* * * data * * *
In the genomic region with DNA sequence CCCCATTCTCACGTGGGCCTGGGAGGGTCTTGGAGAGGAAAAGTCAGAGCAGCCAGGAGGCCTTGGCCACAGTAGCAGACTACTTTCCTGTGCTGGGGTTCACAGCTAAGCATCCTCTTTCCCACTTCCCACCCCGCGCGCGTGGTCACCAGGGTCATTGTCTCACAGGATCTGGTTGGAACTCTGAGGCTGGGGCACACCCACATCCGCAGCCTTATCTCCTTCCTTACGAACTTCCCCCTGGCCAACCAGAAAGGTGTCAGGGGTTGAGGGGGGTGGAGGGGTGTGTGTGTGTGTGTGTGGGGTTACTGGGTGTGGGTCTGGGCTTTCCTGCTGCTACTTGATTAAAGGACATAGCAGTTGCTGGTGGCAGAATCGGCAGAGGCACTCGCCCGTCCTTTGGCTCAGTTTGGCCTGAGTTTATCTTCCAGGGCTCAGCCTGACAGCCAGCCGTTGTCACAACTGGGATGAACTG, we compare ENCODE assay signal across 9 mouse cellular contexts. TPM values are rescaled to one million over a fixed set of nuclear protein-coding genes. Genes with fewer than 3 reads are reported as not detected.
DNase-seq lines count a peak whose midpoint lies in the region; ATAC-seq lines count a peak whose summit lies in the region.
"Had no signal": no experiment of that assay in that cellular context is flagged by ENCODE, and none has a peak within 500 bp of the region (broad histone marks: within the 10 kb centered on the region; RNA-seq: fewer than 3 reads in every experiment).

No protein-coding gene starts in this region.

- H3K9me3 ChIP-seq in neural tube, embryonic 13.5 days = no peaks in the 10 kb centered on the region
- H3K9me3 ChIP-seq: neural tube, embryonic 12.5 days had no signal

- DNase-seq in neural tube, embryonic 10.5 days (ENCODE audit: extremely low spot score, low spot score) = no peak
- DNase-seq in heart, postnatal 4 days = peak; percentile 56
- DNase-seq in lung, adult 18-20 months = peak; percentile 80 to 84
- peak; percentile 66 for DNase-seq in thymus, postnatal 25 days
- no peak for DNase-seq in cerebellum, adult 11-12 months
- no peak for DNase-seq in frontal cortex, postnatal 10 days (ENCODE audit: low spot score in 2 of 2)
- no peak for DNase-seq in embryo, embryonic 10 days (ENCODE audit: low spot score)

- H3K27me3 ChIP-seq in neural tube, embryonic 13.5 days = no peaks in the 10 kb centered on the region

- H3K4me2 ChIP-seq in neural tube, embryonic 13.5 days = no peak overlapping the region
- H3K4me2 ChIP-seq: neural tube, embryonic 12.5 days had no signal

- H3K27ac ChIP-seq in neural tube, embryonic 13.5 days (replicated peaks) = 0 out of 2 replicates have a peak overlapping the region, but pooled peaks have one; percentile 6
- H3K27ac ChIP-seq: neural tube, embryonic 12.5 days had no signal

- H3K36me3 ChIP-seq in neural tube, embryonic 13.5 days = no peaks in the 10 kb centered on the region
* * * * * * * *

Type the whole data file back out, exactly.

In the genomic region with DNA sequence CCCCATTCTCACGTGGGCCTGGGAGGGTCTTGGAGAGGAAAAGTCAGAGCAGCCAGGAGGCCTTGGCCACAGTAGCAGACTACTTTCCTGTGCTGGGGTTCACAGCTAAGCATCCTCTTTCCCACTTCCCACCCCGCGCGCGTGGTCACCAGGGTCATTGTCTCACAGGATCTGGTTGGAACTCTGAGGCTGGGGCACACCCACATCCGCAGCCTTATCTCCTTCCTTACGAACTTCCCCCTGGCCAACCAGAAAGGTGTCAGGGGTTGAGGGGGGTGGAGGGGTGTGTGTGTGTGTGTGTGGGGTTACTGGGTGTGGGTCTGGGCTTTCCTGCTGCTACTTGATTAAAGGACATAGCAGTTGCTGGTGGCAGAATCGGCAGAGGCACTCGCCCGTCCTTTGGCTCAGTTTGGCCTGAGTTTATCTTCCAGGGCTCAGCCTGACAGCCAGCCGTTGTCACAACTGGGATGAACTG, we compare ENCODE assay signal across 9 mouse cellular contexts. TPM values are rescaled to one million over a fixed set of nuclear protein-coding genes. Genes with fewer than 3 reads are reported as not detected.
DNase-seq lines count a peak whose midpoint lies in the region; ATAC-seq lines count a peak whose summit lies in the region.
"Had no signal": no experiment of that assay in that cellular context is flagged by ENCODE, and none has a peak within 500 bp of the region (broad histone marks: within the 10 kb centered on the region; RNA-seq: fewer than 3 reads in every experiment).

No protein-coding gene starts in this region.

- H3K9me3 ChIP-seq in neural tube, embryonic 13.5 days = no peaks in the 10 kb centered on the region
- H3K9me3 ChIP-seq: neural tube, embryonic 12.5 days had no signal

- DNase-seq in neural tube, embryonic 10.5 days (ENCODE audit: extremely low spot score, low spot score) = no peak
- DNase-seq in heart, postnatal 4 days = peak; percentile 56
- DNase-seq in lung, adult 18-20 months = peak; percentile 80 to 84
- peak; percentile 66 for DNase-seq in thymus, postnatal 25 days
- no peak for DNase-seq in cerebellum, adult 11-12 months
- no peak for DNase-seq in frontal cortex, postnatal 10 days (ENCODE audit: low spot score in 2 of 2)
- no peak for DNase-seq in embryo, embryonic 10 days (ENCODE audit: low spot score)

- H3K27me3 ChIP-seq in neural tube, embryonic 13.5 days = no peaks in the 10 kb centered on the region

- H3K4me2 ChIP-seq in neural tube, embryonic 13.5 days = no peak overlapping the region
- H3K4me2 ChIP-seq: neural tube, embryonic 12.5 days had no signal

- H3K27ac ChIP-seq in neural tube, embryonic 13.5 days (replicated peaks) = 0 out of 2 replicates have a peak overlapping the region, but pooled peaks have one; percentile 6
- H3K27ac ChIP-seq: neural tube, embryonic 12.5 days had no signal

- H3K36me3 ChIP-seq in neural tube, embryonic 13.5 days = no peaks in the 10 kb centered on the region